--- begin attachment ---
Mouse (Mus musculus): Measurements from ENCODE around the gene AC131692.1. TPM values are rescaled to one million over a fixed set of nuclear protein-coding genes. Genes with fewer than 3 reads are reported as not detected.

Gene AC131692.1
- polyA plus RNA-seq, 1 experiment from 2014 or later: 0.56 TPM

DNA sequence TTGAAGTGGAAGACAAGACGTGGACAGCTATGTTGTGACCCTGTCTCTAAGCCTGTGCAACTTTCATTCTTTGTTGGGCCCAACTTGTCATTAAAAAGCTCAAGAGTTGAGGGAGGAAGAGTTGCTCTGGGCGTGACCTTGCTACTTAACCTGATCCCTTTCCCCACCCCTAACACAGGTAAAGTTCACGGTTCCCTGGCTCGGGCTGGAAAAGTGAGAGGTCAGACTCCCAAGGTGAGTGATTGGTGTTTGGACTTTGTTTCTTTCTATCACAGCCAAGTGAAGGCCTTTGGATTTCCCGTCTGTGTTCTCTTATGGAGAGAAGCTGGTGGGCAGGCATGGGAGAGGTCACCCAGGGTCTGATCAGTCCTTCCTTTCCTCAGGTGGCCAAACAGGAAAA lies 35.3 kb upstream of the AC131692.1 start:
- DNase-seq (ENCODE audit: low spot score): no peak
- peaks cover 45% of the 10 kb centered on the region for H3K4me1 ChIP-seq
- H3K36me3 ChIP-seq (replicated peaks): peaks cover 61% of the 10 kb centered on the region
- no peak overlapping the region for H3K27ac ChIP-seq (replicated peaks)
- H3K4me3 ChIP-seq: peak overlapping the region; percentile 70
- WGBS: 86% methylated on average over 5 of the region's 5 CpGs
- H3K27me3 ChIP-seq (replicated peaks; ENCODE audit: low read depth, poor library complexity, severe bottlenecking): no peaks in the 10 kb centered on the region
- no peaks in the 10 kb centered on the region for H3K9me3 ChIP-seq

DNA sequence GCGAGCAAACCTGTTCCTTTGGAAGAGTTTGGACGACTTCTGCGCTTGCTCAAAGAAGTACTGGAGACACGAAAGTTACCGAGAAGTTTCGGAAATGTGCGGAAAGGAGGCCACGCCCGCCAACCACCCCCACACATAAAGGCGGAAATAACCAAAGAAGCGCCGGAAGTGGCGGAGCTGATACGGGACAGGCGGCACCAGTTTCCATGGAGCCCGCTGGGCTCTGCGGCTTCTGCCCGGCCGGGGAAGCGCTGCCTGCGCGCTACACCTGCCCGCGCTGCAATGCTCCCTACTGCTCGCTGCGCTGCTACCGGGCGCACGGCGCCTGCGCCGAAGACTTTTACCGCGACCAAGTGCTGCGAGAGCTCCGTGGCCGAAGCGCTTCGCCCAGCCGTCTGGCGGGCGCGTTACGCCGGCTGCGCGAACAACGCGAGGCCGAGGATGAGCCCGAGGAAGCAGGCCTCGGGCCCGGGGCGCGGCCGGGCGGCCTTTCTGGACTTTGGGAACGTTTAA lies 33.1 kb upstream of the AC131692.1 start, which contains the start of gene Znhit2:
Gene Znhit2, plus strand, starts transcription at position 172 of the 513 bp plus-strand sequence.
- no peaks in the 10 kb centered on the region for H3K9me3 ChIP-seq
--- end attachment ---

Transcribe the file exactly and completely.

Mouse (Mus musculus): Measurements from ENCODE around the gene AC131692.1. TPM values are rescaled to one million over a fixed set of nuclear protein-coding genes. Genes with fewer than 3 reads are reported as not detected.

Gene AC131692.1
- polyA plus RNA-seq, 1 experiment from 2014 or later: 0.56 TPM

DNA sequence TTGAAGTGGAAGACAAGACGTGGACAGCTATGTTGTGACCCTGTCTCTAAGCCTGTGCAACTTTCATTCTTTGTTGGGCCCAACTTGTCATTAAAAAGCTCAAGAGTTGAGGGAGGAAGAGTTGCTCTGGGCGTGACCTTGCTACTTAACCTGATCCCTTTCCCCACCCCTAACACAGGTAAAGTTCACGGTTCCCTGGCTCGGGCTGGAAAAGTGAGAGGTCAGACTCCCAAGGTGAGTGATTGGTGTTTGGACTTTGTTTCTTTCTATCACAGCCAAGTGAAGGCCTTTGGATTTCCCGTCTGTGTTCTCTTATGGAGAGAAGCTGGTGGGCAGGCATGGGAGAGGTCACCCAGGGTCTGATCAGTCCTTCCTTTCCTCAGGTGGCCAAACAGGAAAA lies 35.3 kb upstream of the AC131692.1 start:
- DNase-seq (ENCODE audit: low spot score): no peak
- peaks cover 45% of the 10 kb centered on the region for H3K4me1 ChIP-seq
- H3K36me3 ChIP-seq (replicated peaks): peaks cover 61% of the 10 kb centered on the region
- no peak overlapping the region for H3K27ac ChIP-seq (replicated peaks)
- H3K4me3 ChIP-seq: peak overlapping the region; percentile 70
- WGBS: 86% methylated on average over 5 of the region's 5 CpGs
- H3K27me3 ChIP-seq (replicated peaks; ENCODE audit: low read depth, poor library complexity, severe bottlenecking): no peaks in the 10 kb centered on the region
- no peaks in the 10 kb centered on the region for H3K9me3 ChIP-seq

DNA sequence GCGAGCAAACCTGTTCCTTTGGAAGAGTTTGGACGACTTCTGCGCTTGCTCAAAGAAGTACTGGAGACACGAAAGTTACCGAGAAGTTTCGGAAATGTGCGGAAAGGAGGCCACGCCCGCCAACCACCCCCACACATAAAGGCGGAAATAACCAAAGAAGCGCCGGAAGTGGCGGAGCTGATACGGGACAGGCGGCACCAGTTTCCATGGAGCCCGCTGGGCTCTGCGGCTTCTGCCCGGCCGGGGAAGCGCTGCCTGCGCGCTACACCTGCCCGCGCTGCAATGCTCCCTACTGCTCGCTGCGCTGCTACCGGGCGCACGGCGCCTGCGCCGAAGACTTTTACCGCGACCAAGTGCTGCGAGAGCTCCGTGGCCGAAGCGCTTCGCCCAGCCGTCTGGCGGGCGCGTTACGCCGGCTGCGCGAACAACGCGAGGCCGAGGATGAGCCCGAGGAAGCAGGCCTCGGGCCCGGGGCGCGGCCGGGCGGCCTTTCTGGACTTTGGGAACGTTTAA lies 33.1 kb upstream of the AC131692.1 start, which contains the start of gene Znhit2:
Gene Znhit2, plus strand, starts transcription at position 172 of the 513 bp plus-strand sequence.
- no peaks in the 10 kb centered on the region for H3K9me3 ChIP-seq